[0004] Fast search algorithms during block-based motion estimation also play a big part in reducing the complexity of the encoding process. These algorithms reduce the number of search points by following a pre-defined search path that can be shown to result in good prediction using stop criteria during searches or using good starting points for searches.

[0005] In spite of the presence of numerous effective fast encoding algorithms, it is difficult to use these strategies to control the encoding process to achieve a good arbitrary trade-off between complexity and coding efficiency as the rate-distortion of each macro block (MB) is computed independently from neighbouring macro blocks.

[0006] Some encoder complexity scalable schemes have previously been proposed. For example, dynamically parameterized architectures have been proposed for motion estimation and discrete cosine transform. These enable the video encoding process to gracefully degrade in power-constraint environments.

[0007] As another example, the complexity of H.263+ encoding is controlled by pre-determining the proportion of the SKIP coding mode (macro blocks are computationally less expensive to code using SKIP mode) and restricting the search range during motion estimation and assigning more sum of absolute differences (SAD) computations to regions that are predicted to have high motion content. Complexity control may also be achieved by empirically determining a set of encoder operation modes that give different complexity-performance trade-offs.

[0008] The extensive use of variable block sizes for motion estimation in emerging video coding systems results in mode decisions (and the accompanying motion estimation) taking up a larger proportion of encoding time and motion vectors are also more unpredictable in nature.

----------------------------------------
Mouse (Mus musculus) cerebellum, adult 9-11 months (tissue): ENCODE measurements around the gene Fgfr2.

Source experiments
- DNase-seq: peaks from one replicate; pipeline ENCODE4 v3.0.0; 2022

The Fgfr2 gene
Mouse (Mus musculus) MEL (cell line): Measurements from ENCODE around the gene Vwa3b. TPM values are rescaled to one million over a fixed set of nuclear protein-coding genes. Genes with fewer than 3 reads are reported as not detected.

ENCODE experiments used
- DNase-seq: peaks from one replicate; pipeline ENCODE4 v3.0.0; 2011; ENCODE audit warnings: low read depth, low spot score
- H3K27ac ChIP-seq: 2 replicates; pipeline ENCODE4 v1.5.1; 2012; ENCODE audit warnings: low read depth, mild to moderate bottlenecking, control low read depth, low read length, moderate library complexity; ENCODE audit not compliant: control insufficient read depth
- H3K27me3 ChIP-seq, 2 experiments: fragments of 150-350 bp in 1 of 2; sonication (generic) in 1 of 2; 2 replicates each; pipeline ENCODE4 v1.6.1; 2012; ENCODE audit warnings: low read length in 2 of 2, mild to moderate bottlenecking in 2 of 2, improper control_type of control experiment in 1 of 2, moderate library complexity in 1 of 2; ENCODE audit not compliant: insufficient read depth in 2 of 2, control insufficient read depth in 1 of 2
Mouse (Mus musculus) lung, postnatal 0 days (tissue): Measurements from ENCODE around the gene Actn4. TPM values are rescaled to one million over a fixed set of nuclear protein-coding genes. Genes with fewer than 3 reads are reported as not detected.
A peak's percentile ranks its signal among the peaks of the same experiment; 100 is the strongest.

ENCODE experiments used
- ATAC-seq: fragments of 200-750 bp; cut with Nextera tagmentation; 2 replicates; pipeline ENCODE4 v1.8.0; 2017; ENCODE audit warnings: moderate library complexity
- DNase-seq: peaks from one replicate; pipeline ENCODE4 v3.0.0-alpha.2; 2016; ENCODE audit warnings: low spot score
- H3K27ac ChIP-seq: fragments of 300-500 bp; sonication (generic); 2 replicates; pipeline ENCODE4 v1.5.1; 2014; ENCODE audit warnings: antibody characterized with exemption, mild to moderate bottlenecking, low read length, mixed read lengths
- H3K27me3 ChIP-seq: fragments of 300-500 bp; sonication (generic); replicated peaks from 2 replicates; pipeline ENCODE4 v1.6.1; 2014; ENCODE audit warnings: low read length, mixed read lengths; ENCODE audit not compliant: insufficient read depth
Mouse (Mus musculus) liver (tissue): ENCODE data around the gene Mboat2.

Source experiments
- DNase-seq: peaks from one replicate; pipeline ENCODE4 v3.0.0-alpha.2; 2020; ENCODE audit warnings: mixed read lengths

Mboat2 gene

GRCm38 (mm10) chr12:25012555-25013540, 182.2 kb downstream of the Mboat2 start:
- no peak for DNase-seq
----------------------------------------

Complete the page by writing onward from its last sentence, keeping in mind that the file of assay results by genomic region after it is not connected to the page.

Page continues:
[0009] Sophisticated forward, backward and bidirectional prediction algorithms also add new dimensions to the motion estimation and mode decision process. The popular hierarchical-B coding structure also requires prediction between frames which are temporally further apart, possibly necessitating a large search range for effective motion-estimated prediction.

[0010] A typical implementation of an encoder can be computationally complex for a few reasons: a large number of SAD operations carried out during motion searches, interpolations for sub pixel motion estimation and transform and inverse transform operations during the computation of the number of bits required for each coding mode during rate-distortion computations. Any algorithm that can reduce the number of these operation or implementation techniques that can speed them up can conceivably increase the speed of the encoder.

SUMMARY OF THE INVENTION